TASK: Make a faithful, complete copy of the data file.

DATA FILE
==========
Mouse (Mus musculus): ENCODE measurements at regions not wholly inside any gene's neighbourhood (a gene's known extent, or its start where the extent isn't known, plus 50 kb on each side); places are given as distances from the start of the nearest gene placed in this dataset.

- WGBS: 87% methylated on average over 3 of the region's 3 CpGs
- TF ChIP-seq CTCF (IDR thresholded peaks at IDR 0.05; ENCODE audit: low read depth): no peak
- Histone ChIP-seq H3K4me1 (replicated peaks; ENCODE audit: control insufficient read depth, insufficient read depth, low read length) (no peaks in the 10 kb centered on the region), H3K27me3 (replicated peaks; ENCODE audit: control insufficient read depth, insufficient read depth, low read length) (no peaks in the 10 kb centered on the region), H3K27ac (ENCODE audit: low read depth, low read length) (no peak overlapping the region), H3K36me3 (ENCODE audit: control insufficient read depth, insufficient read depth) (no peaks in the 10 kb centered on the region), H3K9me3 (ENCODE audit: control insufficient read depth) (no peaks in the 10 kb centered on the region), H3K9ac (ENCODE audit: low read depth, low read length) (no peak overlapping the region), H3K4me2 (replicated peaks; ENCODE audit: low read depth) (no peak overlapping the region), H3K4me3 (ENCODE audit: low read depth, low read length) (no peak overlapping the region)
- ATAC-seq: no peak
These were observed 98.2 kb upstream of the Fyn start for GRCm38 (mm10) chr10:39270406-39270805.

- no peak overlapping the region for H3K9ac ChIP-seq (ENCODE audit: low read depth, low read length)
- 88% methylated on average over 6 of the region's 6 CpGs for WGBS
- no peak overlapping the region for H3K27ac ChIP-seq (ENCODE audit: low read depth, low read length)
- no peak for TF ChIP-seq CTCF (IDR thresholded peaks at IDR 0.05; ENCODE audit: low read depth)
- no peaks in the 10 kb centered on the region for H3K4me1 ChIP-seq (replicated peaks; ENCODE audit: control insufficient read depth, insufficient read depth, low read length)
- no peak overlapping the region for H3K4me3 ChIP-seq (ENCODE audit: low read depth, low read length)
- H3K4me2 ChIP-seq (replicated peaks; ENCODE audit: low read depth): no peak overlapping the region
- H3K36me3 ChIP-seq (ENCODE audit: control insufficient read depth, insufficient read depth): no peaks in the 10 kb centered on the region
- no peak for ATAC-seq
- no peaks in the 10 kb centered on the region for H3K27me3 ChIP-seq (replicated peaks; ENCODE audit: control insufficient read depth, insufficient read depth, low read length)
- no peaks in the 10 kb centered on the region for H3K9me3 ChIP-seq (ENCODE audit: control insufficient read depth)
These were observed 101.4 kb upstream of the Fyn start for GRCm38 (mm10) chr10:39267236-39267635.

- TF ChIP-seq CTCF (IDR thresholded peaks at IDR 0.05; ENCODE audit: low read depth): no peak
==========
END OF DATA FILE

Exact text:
Mouse (Mus musculus): ENCODE measurements at regions not wholly inside any gene's neighbourhood (a gene's known extent, or its start where the extent isn't known, plus 50 kb on each side); places are given as distances from the start of the nearest gene placed in this dataset.

- WGBS: 87% methylated on average over 3 of the region's 3 CpGs
- TF ChIP-seq CTCF (IDR thresholded peaks at IDR 0.05; ENCODE audit: low read depth): no peak
- Histone ChIP-seq H3K4me1 (replicated peaks; ENCODE audit: control insufficient read depth, insufficient read depth, low read length) (no peaks in the 10 kb centered on the region), H3K27me3 (replicated peaks; ENCODE audit: control insufficient read depth, insufficient read depth, low read length) (no peaks in the 10 kb centered on the region), H3K27ac (ENCODE audit: low read depth, low read length) (no peak overlapping the region), H3K36me3 (ENCODE audit: control insufficient read depth, insufficient read depth) (no peaks in the 10 kb centered on the region), H3K9me3 (ENCODE audit: control insufficient read depth) (no peaks in the 10 kb centered on the region), H3K9ac (ENCODE audit: low read depth, low read length) (no peak overlapping the region), H3K4me2 (replicated peaks; ENCODE audit: low read depth) (no peak overlapping the region), H3K4me3 (ENCODE audit: low read depth, low read length) (no peak overlapping the region)
- ATAC-seq: no peak
These were observed 98.2 kb upstream of the Fyn start for GRCm38 (mm10) chr10:39270406-39270805.

- no peak overlapping the region for H3K9ac ChIP-seq (ENCODE audit: low read depth, low read length)
- 88% methylated on average over 6 of the region's 6 CpGs for WGBS
- no peak overlapping the region for H3K27ac ChIP-seq (ENCODE audit: low read depth, low read length)
- no peak for TF ChIP-seq CTCF (IDR thresholded peaks at IDR 0.05; ENCODE audit: low read depth)
- no peaks in the 10 kb centered on the region for H3K4me1 ChIP-seq (replicated peaks; ENCODE audit: control insufficient read depth, insufficient read depth, low read length)
- no peak overlapping the region for H3K4me3 ChIP-seq (ENCODE audit: low read depth, low read length)
- H3K4me2 ChIP-seq (replicated peaks; ENCODE audit: low read depth): no peak overlapping the region
- H3K36me3 ChIP-seq (ENCODE audit: control insufficient read depth, insufficient read depth): no peaks in the 10 kb centered on the region
- no peak for ATAC-seq
- no peaks in the 10 kb centered on the region for H3K27me3 ChIP-seq (replicated peaks; ENCODE audit: control insufficient read depth, insufficient read depth, low read length)
- no peaks in the 10 kb centered on the region for H3K9me3 ChIP-seq (ENCODE audit: control insufficient read depth)
These were observed 101.4 kb upstream of the Fyn start for GRCm38 (mm10) chr10:39267236-39267635.

- TF ChIP-seq CTCF (IDR thresholded peaks at IDR 0.05; ENCODE audit: low read depth): no peak